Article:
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  1. It’s also worth noting that while the New Testament (particularly Paul) refers to “mysteries” all over, it’s never something that (as the Gnostics claimed) only “the inner circle” could know, or (as our culture would have us believe) can’t be known, but rather something that had been hidden but was now being proclaimed. For example: “This mystery is that through the gospel the Gentiles are heirs together with Israel, members together of one body, and sharers together in the promise in Christ Jesus.” (Ephesians 3:6). This is something that was foreshadowed in the words of the prophets, but until the coming of the Christ was kept hidden—and is now, after his coming, proclaimed openly.


  2. Thanks!


  3. Hmm. when I hit the little facebook like button, it apparently doesn’t show on my facebook page that I like this.


  4. Hmm, that’s odd, Sally. Your profile doesn’t show up next to Jonathan’s either. I don’t know if the like button posts to Facebook or not, but the FB button does. Thanks for thinking about sharing this article anyway. 😉



  5. Jonathan, great comment! I’ll highlight this part, though all of it is spot on:

    it’s never something that (as the Gnostics claimed) only “the inner circle” could know, or (as our culture would have us believe) can’t be known, but rather something that had been hidden but was now being proclaimed.

    Paul’s statement to the Colossians illustrates what you said perfectly:

    Of this church, I was made a minister according to the stewardship from God, bestowed on me for your benefit so that I might fully carry out the preaching of the word of God; that is, the mystery which was hidden from past ages and generations but has now been manifested to his saints (1:25-26 — emphasis mine).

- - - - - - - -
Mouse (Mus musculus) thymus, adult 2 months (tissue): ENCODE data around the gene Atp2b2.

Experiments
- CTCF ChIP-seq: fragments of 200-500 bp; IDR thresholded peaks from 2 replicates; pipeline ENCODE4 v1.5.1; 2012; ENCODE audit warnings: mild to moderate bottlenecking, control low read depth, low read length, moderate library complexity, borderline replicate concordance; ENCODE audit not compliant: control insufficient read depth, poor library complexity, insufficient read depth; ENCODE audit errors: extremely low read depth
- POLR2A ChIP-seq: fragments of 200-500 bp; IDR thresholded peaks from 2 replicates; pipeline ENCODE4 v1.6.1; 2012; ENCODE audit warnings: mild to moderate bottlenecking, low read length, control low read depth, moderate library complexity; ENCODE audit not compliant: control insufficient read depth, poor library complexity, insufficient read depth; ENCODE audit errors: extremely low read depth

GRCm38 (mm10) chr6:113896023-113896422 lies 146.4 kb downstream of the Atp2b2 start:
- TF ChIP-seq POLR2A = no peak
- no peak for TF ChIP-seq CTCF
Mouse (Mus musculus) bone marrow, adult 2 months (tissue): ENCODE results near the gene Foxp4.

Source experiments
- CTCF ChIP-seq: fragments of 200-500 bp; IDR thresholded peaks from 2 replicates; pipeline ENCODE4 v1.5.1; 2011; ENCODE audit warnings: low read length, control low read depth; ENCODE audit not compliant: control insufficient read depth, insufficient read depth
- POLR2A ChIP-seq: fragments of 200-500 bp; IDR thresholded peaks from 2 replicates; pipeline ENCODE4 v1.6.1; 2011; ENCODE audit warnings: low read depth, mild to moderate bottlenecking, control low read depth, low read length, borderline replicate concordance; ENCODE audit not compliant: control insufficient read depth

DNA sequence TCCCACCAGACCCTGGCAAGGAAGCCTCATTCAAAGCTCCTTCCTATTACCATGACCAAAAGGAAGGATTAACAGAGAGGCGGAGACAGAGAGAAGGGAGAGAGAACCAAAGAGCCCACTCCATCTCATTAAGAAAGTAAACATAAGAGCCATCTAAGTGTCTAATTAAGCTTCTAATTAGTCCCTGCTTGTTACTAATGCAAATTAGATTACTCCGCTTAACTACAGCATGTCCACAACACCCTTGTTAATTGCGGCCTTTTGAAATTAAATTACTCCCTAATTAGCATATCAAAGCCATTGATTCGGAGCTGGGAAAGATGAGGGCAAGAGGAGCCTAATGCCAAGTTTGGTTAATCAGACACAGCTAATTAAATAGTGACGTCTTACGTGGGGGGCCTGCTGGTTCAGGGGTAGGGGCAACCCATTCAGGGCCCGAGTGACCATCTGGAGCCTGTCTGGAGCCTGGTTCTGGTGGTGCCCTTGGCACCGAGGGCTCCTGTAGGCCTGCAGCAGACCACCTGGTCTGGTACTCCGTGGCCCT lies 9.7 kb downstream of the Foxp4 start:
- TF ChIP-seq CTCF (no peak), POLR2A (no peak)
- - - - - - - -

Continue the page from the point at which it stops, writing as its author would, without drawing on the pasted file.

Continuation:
Peter also verifies what you said about the foreshadowing of what was to come:

    As to this salvation, the prophets who prophesied of the grace that would come to you, made careful searches and inquiries, seeking to know what person or time the Spirit of Christ within them was indicating when He predicted the sufferings of Christ and the glories to follow. It was revealed to them that they were not serving themselves but you in these things which now have been announced to you through those who preached the gospel to you by the Holy Spirit … (1 Peter 1:10-12a — emphasis mine)

    No question — according to Scripture, what was once hidden no longer is. Christ, the Word made flesh, and Scripture, the Spirit-breathed Word, are the final pieces of God’s self-revelation.



  6. Strangely enough, I’ve just begun re-reading The Knowledge of the Holy also–it’s well worth revisiting. The clear proclamation it gives regarding the nature of God is one desperately needed in our culture. Even my own heart needs the reminder from time to time.

    While I agree that God has gone to great lengths to reveal truth about Himself and His nature in His word, I don’t think it precludes the element of mystery. It’s a mystery in the sense there are things about Him we can’t fully understand with our natural minds. It’s when the idea of God as a mystery receives undue emphasis and people begin to suggest that we can’t know the truth about God–truth that He has clearly proclaimed–that we run into problems. Just my two cents.


  7. See, Sarah, I knew we were of like mind. 😉

    I think it’s interesting that the chapter following Tozer’s plea for a higher view of God is on His incomprehensibility.

    Because many associated with movements like the “emerging church” use the word “mystery” to mean “we cannot know,” I choose to use the term “transcendence” to reflect God’s beyondness that Tozer calls incomprehensibility.

    In my way of thinking “mystery” has a lingering bit of “knowable” connected to it — if we just do the right things or if we’re in the secret club that gives us insights which no one else has. Transcendence carries the idea of “out of range.” No amount of anything will bring it in range — in this case, God. That seems to fit with His statement that His ways and thoughts are not ours, that they are as far beyond us as the heavens are above the earth.

    At any rate, I want to be clear that what Paul called the mystery of Christ is completely different than what those who believe God is unknowable mean by the term. It would be interesting to go through all those “God+mystery” blog posts Google found to see which were talking about transcendence and which about “unknowable.”